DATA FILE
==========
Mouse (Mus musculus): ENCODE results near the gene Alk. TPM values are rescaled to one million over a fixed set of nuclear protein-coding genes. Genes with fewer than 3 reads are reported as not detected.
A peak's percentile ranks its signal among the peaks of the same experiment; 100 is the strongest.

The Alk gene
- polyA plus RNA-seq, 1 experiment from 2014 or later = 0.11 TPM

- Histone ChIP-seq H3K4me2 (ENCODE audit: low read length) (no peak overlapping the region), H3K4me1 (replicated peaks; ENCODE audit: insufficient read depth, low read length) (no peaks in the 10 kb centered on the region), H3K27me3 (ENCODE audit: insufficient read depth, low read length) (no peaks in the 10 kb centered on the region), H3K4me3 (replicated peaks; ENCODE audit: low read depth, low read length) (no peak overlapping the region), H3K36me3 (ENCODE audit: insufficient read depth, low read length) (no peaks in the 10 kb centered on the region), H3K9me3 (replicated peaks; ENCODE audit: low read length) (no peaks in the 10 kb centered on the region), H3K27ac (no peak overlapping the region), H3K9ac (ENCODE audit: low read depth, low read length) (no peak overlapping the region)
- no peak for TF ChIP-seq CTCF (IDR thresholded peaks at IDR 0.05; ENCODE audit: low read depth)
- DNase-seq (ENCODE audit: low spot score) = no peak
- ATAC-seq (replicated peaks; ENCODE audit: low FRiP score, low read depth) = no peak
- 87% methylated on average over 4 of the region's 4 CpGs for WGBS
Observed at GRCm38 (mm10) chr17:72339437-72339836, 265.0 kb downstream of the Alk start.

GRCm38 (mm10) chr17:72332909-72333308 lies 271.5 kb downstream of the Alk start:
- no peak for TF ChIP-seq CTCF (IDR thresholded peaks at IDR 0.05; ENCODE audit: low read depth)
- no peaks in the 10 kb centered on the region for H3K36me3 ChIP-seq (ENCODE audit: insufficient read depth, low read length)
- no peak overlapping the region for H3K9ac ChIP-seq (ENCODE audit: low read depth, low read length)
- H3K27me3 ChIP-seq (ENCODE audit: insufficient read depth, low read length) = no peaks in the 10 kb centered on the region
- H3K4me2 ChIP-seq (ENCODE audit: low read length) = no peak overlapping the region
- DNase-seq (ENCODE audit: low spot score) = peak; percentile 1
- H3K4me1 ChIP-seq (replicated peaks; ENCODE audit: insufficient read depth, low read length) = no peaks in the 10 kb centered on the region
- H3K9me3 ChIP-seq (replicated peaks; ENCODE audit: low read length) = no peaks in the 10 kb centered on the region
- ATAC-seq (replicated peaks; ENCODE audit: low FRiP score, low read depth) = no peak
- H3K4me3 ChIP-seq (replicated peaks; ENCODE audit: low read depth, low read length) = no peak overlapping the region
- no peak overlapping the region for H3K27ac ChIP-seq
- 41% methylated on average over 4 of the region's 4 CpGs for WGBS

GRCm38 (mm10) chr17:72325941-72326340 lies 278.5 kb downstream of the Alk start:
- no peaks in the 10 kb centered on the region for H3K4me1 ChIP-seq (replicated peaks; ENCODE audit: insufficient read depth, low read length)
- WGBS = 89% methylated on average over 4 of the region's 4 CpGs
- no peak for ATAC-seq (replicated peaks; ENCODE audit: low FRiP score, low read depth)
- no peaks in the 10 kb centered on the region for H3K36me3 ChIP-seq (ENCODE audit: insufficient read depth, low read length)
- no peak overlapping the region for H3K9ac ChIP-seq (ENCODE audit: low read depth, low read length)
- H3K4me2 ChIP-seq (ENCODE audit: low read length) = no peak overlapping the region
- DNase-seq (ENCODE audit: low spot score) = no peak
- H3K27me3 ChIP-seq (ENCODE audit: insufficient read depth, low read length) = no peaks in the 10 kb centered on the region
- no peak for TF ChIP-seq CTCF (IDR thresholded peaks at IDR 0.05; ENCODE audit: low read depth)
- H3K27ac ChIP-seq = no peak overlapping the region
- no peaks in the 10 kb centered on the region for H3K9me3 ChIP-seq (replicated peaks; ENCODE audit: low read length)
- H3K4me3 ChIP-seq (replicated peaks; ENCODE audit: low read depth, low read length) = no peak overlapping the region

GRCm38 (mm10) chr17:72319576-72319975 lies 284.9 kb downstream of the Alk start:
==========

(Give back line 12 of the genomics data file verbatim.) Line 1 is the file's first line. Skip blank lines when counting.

- no peak for TF ChIP-seq CTCF (IDR thresholded peaks at IDR 0.05; ENCODE audit: low read depth)